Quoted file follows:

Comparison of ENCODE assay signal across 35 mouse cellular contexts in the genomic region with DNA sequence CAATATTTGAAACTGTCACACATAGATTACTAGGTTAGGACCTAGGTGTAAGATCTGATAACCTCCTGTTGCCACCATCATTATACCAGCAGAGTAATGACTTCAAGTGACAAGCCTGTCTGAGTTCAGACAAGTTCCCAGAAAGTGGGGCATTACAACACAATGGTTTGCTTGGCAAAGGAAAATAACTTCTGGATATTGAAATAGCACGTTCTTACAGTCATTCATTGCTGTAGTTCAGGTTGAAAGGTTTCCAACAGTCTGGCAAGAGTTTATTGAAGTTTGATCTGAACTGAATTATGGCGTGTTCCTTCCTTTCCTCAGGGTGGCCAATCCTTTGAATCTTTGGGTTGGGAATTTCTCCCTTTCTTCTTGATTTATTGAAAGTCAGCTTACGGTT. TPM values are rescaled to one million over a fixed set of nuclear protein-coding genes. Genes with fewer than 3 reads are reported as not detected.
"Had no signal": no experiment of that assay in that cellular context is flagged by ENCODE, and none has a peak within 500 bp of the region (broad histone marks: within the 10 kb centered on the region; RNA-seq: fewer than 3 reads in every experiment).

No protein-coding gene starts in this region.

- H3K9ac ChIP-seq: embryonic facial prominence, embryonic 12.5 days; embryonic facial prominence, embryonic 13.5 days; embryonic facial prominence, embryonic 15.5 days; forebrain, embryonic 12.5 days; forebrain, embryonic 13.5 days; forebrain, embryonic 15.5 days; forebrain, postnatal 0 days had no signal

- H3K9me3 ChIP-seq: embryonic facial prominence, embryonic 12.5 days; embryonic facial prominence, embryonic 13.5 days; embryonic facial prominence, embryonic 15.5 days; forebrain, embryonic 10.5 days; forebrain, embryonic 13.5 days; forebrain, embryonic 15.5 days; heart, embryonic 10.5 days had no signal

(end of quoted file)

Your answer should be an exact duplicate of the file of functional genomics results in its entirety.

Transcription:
Comparison of ENCODE assay signal across 35 mouse cellular contexts in the genomic region with DNA sequence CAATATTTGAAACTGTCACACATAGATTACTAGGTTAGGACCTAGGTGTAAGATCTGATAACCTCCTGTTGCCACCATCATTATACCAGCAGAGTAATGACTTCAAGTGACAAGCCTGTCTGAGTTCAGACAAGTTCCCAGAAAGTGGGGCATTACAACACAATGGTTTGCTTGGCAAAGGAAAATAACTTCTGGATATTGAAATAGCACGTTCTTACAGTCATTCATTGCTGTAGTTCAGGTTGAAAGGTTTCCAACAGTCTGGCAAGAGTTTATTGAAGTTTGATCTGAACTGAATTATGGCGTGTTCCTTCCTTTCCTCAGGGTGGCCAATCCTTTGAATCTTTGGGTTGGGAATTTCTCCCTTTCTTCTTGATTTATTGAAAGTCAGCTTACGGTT. TPM values are rescaled to one million over a fixed set of nuclear protein-coding genes. Genes with fewer than 3 reads are reported as not detected.
"Had no signal": no experiment of that assay in that cellular context is flagged by ENCODE, and none has a peak within 500 bp of the region (broad histone marks: within the 10 kb centered on the region; RNA-seq: fewer than 3 reads in every experiment).

No protein-coding gene starts in this region.

- H3K9ac ChIP-seq: embryonic facial prominence, embryonic 12.5 days; embryonic facial prominence, embryonic 13.5 days; embryonic facial prominence, embryonic 15.5 days; forebrain, embryonic 12.5 days; forebrain, embryonic 13.5 days; forebrain, embryonic 15.5 days; forebrain, postnatal 0 days had no signal

- H3K9me3 ChIP-seq: embryonic facial prominence, embryonic 12.5 days; embryonic facial prominence, embryonic 13.5 days; embryonic facial prominence, embryonic 15.5 days; forebrain, embryonic 10.5 days; forebrain, embryonic 13.5 days; forebrain, embryonic 15.5 days; heart, embryonic 10.5 days had no signal